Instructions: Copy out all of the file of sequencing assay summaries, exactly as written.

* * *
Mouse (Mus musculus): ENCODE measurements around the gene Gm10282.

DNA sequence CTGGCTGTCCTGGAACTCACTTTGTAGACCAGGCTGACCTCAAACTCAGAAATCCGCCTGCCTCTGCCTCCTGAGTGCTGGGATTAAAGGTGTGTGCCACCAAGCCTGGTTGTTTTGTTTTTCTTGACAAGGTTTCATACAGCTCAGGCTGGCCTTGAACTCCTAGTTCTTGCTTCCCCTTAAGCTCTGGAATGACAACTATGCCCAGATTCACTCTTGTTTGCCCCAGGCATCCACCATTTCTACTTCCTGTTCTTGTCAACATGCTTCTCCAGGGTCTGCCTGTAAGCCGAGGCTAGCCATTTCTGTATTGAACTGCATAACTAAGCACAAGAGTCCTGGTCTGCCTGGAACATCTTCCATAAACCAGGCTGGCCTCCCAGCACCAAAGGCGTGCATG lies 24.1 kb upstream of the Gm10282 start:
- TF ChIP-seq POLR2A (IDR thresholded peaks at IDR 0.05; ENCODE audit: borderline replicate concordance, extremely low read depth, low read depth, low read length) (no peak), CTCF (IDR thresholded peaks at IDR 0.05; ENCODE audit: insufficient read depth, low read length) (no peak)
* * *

Mouse (Mus musculus): ENCODE measurements around the gene Gm10282.

DNA sequence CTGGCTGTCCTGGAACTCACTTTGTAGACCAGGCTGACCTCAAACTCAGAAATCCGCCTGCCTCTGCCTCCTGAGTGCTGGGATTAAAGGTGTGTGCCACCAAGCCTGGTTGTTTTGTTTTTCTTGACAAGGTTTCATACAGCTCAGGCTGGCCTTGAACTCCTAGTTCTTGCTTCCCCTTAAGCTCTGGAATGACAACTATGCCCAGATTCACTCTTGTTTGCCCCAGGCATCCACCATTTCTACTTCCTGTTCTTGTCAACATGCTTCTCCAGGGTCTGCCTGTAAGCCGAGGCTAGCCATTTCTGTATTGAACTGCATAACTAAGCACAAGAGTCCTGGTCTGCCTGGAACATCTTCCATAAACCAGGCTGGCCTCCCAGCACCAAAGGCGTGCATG lies 24.1 kb upstream of the Gm10282 start:
- TF ChIP-seq POLR2A (IDR thresholded peaks at IDR 0.05; ENCODE audit: borderline replicate concordance, extremely low read depth, low read depth, low read length) (no peak), CTCF (IDR thresholded peaks at IDR 0.05; ENCODE audit: insufficient read depth, low read length) (no peak)